## Problem Statement

**Travelling Salesman Problem (TSP)**– Given a set of cities and the distance between every pair of cities as an adjacency matrix, the problem is to find the shortest possible route that visits every city exactly once and returns to the starting point. The ultimate goal is to minimize the total distance travelled, forming a closed tour or circuit.

The TSP is referred to as an NP-hard problem, meaning there is no known algorithm to solve it in polynomial time for large instances. As the number of cities increases, the number of potential solutions grows exponentially, making an exhaustive search unfeasible. This complexity is one of the reasons why the TSP remains a popular topic of research. Learn More.

### Example 1: Travelling Salesman Problem

**Input** –

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**Output** –

Here, the TSP Tour is 0-2-1-3-0 and the cost of the tour is 48.

### Example 2: Travelling Salesman Problem

**Input –**

**Output –**

**Minimum weight Hamiltonian Cycle**: EACBDE= 32

Wondering how the **Hamiltonian Cycle Problem** and the Traveling Salesman Problem differ? The Hamiltonian Cycle problem is to find out if there exists a tour that visits each city exactly once. Here, we know that the Hamiltonian Tour exists (due to the graph being complete), and there are indeed many such tours. The problem is to find a minimum weight Hamiltonian Cycle.

There are **various approaches** to finding the solution to the travelling salesman problem- simple (naïve) approach, dynamic programming approach, and greedy approach. Let’s explore each approach in detail:

## 1. Simple Approach

- Consider city 1 as the starting and ending point. Since the route is cyclic, we can consider any point as a starting point.
- Now, we will generate all possible permutations of cities which are (n-1)!.
- Find the cost of each permutation and keep track of the minimum cost permutation.
- Return the permutation with minimum cost.

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**Time complexity:**O(N!), Where N is the number of cities.**Space complexity:**O(1).

## 2. Travelling Salesman Problem Using Dynamic Programming

In the travelling salesman problem algorithm, we take a subset N of the required cities that need to be visited, the distance among the cities dist, and starting cities s as inputs. Each city is identified by a unique city id which we say like 1,2,3,4,5………n

Here we use a dynamic approach to calculate the cost function Cost(). Using recursive calls, we calculate the cost function for each subset of the original problem.

To calculate the cost(i) using **Dynamic Programming**, we need to have some recursive relation in terms of sub-problems.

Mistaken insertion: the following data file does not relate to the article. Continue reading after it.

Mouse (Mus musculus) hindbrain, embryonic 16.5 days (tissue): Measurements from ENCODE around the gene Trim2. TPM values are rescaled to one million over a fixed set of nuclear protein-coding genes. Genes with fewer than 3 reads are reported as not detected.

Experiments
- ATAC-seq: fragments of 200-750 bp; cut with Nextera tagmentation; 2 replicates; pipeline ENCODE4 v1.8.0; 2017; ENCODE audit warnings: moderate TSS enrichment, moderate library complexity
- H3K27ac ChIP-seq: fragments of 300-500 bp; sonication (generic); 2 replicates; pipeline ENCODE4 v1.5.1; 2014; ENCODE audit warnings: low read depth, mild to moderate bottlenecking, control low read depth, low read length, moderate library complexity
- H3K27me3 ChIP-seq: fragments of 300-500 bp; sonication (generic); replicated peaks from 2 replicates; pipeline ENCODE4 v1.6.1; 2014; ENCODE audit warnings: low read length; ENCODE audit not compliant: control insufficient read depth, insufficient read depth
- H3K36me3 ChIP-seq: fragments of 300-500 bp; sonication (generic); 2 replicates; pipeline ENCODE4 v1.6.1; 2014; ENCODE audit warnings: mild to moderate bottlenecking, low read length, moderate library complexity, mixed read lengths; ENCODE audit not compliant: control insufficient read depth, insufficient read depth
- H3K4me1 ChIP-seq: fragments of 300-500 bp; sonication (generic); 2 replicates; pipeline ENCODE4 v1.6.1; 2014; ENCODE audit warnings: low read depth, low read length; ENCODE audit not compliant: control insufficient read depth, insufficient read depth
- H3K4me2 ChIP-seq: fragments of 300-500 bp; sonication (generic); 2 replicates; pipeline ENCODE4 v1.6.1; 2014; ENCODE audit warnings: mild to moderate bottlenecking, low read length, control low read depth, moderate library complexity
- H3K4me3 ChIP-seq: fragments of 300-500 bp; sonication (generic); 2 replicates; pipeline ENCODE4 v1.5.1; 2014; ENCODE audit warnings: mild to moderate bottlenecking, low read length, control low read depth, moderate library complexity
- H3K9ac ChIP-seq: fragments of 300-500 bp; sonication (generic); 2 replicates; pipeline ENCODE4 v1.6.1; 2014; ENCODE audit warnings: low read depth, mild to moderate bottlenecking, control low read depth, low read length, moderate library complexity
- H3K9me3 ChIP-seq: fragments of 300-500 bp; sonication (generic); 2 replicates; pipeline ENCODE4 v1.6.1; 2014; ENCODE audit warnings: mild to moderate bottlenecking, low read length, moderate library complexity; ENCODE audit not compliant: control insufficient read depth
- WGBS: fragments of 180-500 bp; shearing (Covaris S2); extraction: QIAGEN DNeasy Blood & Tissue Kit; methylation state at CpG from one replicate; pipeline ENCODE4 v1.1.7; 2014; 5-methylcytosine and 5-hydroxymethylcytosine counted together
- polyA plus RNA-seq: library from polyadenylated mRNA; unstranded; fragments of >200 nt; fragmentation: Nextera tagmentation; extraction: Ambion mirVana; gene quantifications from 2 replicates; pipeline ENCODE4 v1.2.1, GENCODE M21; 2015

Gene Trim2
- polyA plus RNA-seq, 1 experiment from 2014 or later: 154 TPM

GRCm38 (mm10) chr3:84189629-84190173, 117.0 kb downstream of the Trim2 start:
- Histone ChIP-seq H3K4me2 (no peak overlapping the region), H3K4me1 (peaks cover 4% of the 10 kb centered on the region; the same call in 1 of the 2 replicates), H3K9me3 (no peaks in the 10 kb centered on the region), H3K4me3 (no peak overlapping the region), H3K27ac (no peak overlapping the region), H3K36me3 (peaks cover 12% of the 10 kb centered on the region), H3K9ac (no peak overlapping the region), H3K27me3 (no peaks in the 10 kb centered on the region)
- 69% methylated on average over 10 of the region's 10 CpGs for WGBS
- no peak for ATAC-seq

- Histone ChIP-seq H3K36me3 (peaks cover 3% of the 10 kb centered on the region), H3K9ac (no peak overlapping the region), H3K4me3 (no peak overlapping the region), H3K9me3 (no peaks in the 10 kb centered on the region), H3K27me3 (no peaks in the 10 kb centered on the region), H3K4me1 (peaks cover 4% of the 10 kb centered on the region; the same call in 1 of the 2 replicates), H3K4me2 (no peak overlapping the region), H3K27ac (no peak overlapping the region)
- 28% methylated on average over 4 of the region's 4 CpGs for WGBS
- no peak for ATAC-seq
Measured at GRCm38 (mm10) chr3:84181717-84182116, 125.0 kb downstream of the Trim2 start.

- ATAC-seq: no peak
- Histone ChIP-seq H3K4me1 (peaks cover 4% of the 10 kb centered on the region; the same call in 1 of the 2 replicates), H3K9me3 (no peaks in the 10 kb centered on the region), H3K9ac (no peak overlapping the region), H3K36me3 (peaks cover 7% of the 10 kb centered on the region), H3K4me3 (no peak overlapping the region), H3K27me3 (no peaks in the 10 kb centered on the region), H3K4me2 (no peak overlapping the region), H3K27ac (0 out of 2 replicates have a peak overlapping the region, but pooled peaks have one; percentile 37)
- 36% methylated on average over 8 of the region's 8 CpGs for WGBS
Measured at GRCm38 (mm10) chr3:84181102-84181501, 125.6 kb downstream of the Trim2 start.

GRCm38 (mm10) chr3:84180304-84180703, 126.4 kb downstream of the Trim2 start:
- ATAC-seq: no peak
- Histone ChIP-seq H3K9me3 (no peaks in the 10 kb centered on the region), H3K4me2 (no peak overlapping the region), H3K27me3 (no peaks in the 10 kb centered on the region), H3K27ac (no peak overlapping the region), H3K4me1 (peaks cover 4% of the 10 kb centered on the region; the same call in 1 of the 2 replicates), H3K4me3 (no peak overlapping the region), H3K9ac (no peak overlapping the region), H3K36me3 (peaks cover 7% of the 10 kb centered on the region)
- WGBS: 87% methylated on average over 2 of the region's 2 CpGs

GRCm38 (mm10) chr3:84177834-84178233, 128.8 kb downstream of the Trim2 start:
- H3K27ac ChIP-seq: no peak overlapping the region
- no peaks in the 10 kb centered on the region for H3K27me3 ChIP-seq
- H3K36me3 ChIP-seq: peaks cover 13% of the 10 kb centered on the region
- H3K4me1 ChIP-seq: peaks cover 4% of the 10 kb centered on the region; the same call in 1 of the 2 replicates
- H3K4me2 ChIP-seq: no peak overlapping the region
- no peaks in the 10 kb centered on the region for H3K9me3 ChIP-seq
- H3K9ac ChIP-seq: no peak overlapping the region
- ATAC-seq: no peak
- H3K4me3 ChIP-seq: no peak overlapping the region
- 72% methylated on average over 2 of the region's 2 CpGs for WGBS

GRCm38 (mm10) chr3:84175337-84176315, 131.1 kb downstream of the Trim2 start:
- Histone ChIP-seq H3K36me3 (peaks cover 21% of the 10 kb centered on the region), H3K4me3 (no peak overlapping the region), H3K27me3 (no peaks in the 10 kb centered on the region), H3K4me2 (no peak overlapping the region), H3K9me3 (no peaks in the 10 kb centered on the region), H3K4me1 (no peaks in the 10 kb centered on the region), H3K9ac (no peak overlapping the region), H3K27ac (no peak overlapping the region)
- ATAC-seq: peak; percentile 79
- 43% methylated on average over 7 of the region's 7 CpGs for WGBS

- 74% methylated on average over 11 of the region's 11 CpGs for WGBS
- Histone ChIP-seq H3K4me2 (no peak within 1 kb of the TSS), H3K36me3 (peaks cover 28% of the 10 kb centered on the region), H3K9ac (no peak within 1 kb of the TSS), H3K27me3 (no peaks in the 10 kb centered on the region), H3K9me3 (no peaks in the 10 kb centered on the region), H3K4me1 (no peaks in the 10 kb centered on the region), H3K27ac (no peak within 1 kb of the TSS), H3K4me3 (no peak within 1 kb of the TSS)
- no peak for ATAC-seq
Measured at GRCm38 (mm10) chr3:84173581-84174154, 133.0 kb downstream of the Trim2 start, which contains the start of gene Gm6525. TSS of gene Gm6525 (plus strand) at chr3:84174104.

We start with all subsets of size 2 and calculate C(S, i) for all subsets where S is the subset, then we calculate C(S, i) for all subsets S of size 3 and so on.

There are at most O(n2^n) subproblems, and each one takes linear time to solve. The total running time is, therefore, O(n^22^n). The time complexity is much less than O(n!) but still exponential. The space required is also exponential.

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**Time Complexity:**O(N^2*2^N).

## 3. Greedy Approach

- First of all, we have to create two primary data holders.
- First of them is a list that can hold the indices of the cities in terms of the input matrix of distances between cities
- And the Second one is the array which is our result

- Perform traversal on the given adjacency matrix tsp[][] for all the cities and if the cost of reaching any city from the current city is less than the current cost update the cost.
- Generate the minimum path cycle using the above step and return their minimum cost.

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**Time complexity:**O(N^2*logN), Where N is the number of cities.**Space complexity:**O(N).

## Practice Questions

## Frequently Asked Questions

### 1. Which algorithm is used for the Travelling salesman problem?

**Ans**. Travelling Salesman Problem uses Dynamic programming with a masking algorithm.

### 2. What is the complexity of the Travelling salesman problem?

**Ans.:** The complexity of TSP using Greedy will be O(N^2*LogN) and using DP will be O(N^2*2^N).

### 3. How is this problem modelled as a Graph problem?

**Ans**.: The TSP can be modelled as a graph problem by considering a complete graph G = (V, E). A tour is then a circuit in G that meets every node. In this context, tours are sometimes called Hamiltonian circuits.

### 4: What is the difficulty level of the Travelling salesman problem?

**Ans.:** It is an NP-hard problem.